Complex Sciences. First International Conference, Complex 2009, Shanghai, China, February 23-25, 2009, Revised Papers, Part 2

Research Article

Observing Stock Market Fluctuation in Networks of Stocks

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  • @INPROCEEDINGS{10.1007/978-3-642-02469-6_86,
        author={C. Tse and J. Liu and F. Lau and K. He},
        title={Observing Stock Market Fluctuation in Networks of Stocks},
        proceedings={Complex Sciences. First International Conference, Complex 2009, Shanghai, China, February 23-25, 2009, Revised Papers, Part 2},
        proceedings_a={COMPLEX PART 2},
        year={2012},
        month={5},
        keywords={},
        doi={10.1007/978-3-642-02469-6_86}
    }
    
  • C. Tse
    J. Liu
    F. Lau
    K. He
    Year: 2012
    Observing Stock Market Fluctuation in Networks of Stocks
    COMPLEX PART 2
    Springer
    DOI: 10.1007/978-3-642-02469-6_86
C. Tse1,*, J. Liu2,*, F. Lau1,*, K. He2,*
  • 1: The Hong Kong Polytechnic University
  • 2: Wuhan University
*Contact email: encktse@polyu.edu.hk, j_liu@whu.edu.cn, encmlau@polyu.edu.hk, hekeqing@public.wh.hb.cn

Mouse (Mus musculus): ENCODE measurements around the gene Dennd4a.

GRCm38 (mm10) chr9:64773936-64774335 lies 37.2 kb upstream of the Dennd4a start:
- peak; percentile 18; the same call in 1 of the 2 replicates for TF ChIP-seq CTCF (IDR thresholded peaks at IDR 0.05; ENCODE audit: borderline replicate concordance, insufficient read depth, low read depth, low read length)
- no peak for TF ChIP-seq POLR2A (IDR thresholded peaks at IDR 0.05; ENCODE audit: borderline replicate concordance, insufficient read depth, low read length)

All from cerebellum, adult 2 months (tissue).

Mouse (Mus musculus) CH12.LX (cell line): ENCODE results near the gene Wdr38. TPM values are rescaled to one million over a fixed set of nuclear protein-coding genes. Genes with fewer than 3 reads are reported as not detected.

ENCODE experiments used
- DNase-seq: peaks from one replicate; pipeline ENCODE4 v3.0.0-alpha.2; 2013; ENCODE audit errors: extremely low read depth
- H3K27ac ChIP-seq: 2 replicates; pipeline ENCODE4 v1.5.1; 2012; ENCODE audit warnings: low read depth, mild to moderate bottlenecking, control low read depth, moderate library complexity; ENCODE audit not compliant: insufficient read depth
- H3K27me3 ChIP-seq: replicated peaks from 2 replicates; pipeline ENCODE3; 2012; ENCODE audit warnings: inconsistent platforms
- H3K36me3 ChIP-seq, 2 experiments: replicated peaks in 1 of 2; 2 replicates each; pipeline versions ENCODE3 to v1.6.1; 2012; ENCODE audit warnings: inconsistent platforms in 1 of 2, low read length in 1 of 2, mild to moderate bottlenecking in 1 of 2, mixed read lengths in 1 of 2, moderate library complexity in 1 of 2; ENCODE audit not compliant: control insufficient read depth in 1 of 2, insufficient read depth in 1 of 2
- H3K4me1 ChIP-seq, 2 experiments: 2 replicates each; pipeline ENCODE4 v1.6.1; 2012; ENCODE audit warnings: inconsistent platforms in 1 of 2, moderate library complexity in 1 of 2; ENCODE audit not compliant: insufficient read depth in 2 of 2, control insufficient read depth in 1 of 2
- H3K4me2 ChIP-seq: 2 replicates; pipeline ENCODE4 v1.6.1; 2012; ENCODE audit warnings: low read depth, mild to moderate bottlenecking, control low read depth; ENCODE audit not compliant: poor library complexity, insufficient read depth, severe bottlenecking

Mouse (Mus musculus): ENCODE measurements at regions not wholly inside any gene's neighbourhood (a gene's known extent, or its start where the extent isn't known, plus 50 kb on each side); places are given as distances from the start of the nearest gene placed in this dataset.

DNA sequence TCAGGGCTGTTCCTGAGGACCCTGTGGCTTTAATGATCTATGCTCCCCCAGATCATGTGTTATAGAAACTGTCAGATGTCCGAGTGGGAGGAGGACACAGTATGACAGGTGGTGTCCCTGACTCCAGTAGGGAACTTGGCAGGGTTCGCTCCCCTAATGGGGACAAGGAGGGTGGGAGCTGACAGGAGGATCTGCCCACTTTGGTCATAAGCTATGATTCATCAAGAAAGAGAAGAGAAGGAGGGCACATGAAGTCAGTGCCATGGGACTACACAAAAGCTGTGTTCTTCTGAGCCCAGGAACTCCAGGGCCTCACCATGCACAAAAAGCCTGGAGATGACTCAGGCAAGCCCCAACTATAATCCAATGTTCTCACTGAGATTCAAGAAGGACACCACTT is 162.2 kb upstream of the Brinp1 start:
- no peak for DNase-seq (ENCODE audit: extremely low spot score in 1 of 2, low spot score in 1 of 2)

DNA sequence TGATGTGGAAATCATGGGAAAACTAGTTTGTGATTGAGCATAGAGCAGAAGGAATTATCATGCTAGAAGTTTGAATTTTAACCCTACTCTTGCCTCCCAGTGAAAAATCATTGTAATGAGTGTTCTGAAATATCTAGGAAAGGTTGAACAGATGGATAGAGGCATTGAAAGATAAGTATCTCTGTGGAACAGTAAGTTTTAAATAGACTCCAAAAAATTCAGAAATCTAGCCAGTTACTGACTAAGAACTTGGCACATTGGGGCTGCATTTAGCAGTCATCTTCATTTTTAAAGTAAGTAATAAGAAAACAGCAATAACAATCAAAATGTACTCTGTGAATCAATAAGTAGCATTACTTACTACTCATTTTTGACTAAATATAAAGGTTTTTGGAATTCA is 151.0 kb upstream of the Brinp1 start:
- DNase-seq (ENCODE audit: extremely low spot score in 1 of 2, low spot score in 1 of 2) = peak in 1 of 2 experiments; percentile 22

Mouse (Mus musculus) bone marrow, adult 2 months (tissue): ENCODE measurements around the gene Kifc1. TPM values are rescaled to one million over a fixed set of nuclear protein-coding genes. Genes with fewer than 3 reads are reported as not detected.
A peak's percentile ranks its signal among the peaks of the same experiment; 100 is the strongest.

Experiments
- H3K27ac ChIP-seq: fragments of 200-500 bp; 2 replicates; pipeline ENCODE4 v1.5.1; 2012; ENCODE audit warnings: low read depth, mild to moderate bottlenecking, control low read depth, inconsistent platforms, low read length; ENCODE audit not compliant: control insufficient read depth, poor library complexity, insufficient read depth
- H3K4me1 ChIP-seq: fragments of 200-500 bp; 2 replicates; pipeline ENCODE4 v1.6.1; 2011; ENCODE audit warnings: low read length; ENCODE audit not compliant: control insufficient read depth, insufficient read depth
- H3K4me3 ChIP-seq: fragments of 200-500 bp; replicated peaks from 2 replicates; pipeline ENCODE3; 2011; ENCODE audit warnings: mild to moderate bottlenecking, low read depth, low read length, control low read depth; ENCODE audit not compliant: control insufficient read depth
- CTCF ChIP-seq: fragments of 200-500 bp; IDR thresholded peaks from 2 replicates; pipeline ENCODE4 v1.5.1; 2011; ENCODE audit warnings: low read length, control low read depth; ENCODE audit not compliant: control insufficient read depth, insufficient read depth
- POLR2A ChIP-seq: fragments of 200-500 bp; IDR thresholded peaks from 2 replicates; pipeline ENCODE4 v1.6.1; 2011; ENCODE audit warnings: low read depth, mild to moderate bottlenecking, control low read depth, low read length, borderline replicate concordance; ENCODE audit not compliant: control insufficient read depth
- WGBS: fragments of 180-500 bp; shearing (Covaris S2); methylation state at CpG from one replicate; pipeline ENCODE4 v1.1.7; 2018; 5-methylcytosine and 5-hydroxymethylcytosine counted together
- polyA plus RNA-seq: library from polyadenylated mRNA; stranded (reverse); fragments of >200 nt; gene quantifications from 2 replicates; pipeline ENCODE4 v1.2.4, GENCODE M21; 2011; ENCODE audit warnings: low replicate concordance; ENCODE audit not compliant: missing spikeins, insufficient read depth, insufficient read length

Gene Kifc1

Abstract

In this paper we study the structural variation of the network formed by connecting Standard & Poor’s 500 (S&P500) stocks whose closing prices (or price returns) are highly correlated. Specifically we consider S&P500 stocks that were traded from January 1, 2000 to December 31, 2004, and construct complex networks based on cross correlation between the time series of the closing prices (or price returns) over a fixed period of time. A simple threshold approach is used for establishing connections between stocks. The period over which the network is constructed is 20 trading days, which should be long enough to produce meaningful cross correlation values, but sufficiently short in order to avoid averaging effects that smooth off the salient fluctuations. A network is constructed for each 20-trading-day window in the entire trading period under study. The window moves at a 1-trading-day step. The power-law exponent is determined for each window, along with the corresponding mean error of the power law approximation which reflects how closely the degree distribution resembles a scalefree-like distribution. The key finding is that the scalefreeness of the degree distribution is disrupted when the market experiences fluctuation. Thus, the mean error of the power-law approximation becomes an effective indicative parameter of the volatility of the stock market.